|Palácio do Catete|
Former Presidential Palace; now Republic Museum
|Location||Rio de Janeiro|
|Address||Rua do Catete, 153|
|Town or city||Rio de Janeiro|
|Current tenants||Ministry of Culture (Museu da República)|
|Client||António Clemente Pinto, Baron of Nova Friburgo|
|Design and construction|
|Architect||Carl Friedrich Gustav Waehneldt|
The Catete Palace (Portuguese: Palácio do Catete, IPA: [paˈlasju du kaˈtetʃi]) is an urban mansion in Rio de Janeiro's Catete neighborhood. The property stretches from Rua do Catete (Catete Street) to Praia do Flamengo (Flamengo Beach). Construction began in 1858 and ended in 1867. From 1894 to 1960, it was Brazil's presidential palace and the site of Getúlio Vargas' suicide. It now houses the Museu da República (Republic Museum) and a theatre. The Catete underground rail station is adjacent.
The building was built as the residence of family of the Portuguese-born Brazilian coffee producer António Clemente Pinto, Baron of Nova Friburgo, in the then capital of the Empire of Brazil. It was called the Palace of Largo Valdetaro and Palace of Nova Friburgo.
With the design of German architect Carl Friedrich Gustav Waehneldt, dated 1858, the work began with the demolition of the old house. The construction officially ended in 1866, but the finishing works still continued for over a decade.
After the death of the Baron and the Baroness, their son Antônio Clemente Pinto Filho, the Count of São Clemente, sold the property in 1889, shortly before the Proclamation of the Republic of Brazil, to an investors group, who founded the Companhia Grande Hotel Internacional (Grande Hotel Internacional Company). This development, however, did not succeed in turning the palace into a luxury hotel. Due to the economic crisis in the late 1880s and early 1890s (The Encilhamento), the venture went bankrupt, and its titles acquired by counselor Francisco de Paula Mayrink. Five years later, Mayrink paid off debts to the Bank of Brazil.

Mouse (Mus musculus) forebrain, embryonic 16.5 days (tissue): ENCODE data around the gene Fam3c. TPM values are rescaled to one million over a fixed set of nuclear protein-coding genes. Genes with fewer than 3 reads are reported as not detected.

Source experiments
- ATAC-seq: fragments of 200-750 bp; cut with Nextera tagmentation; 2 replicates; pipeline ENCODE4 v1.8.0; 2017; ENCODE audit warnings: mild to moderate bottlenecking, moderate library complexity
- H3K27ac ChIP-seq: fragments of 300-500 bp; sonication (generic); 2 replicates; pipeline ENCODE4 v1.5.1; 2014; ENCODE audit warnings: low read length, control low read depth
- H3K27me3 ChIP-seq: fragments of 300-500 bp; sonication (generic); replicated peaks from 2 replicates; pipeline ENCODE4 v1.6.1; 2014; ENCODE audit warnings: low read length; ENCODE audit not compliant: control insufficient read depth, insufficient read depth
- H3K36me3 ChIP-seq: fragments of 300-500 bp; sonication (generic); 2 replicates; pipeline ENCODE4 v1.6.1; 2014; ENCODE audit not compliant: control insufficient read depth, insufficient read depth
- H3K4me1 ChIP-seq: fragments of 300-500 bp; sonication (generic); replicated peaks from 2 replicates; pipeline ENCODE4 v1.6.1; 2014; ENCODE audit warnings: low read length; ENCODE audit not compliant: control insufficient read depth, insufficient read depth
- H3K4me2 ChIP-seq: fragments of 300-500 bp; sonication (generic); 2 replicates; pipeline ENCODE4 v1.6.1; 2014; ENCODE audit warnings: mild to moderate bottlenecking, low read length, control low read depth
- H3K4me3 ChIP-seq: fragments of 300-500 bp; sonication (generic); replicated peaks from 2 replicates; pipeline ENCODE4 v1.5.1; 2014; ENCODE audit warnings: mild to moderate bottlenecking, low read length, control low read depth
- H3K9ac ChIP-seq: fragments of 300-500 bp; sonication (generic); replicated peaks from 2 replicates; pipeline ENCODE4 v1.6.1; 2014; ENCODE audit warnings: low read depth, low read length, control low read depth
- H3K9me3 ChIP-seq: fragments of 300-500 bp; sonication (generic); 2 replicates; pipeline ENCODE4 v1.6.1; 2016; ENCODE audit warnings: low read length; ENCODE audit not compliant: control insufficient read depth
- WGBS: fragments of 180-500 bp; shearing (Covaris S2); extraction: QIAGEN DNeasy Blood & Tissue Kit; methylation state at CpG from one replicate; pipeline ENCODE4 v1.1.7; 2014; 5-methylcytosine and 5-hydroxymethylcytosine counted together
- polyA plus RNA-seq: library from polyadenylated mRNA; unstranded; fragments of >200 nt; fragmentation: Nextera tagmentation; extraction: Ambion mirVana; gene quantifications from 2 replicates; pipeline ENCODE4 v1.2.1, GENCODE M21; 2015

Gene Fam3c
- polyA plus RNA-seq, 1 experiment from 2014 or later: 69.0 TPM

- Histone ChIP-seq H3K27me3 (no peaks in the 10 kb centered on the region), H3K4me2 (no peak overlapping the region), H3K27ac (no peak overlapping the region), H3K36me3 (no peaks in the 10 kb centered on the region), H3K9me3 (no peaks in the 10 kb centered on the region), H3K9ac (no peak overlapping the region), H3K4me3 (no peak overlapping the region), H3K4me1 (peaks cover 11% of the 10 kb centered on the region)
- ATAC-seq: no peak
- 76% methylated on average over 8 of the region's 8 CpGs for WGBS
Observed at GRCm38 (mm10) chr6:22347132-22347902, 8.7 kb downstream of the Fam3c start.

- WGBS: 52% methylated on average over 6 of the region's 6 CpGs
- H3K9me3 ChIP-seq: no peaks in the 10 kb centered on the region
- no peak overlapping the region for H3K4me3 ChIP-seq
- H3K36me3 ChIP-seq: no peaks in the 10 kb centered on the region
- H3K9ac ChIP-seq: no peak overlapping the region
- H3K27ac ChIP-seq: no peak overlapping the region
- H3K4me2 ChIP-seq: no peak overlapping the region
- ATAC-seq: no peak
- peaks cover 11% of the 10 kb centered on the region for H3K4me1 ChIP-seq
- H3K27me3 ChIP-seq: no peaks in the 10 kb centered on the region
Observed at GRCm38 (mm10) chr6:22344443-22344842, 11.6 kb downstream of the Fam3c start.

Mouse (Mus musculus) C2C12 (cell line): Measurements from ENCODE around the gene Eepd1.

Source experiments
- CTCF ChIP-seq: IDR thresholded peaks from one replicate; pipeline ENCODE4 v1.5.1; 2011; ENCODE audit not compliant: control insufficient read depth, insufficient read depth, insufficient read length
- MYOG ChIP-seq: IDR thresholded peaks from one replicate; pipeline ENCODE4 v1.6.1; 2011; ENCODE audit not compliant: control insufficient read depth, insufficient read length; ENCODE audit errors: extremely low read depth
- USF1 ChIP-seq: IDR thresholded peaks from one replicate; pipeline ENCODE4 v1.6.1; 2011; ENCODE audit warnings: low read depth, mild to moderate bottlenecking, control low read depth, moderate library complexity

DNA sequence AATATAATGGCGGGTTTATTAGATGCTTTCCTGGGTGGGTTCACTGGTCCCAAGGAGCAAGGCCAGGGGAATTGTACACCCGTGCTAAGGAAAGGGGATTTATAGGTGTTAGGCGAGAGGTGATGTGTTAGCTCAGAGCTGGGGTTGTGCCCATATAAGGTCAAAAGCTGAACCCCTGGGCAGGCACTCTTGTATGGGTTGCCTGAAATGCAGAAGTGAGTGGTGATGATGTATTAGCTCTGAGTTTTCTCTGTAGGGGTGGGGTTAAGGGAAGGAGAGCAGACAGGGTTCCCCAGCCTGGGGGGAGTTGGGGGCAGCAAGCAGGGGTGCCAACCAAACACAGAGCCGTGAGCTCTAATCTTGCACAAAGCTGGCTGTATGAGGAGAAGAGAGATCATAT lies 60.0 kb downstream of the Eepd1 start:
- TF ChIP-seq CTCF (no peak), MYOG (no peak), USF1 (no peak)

The seat of the executive branch of Brazil was the Itamaraty Palace in Rio de Janeiro. In 1897, President Prudente de Morais became ill and Vice President Manuel Vitorino took office as interim. He acquired the Catete Palace and over there installed the seat of government. Officially, the palace was the seat of the Federal Government from 1897 until 1960, when the capital and the Federal District were transferred to Brasília.
Various historical events happened in the palace halls, such as the death of President Afonso Pena in 1909; the signing of the declaration of war against the German Empire and its allies in 1917, during World War I; the visit and hosting of Cardinal Eugenio Pacelli, the future Pope Pius XII, in 1934; the declaration of war against the Axis in World War II in 1942; the suicide of President Getúlio Vargas in 1954, with a shot in the heart, in his bedroom on the third floor of the palace; among others.
Main façade of the Catete Palace with statues of the Muses at the top, 1897.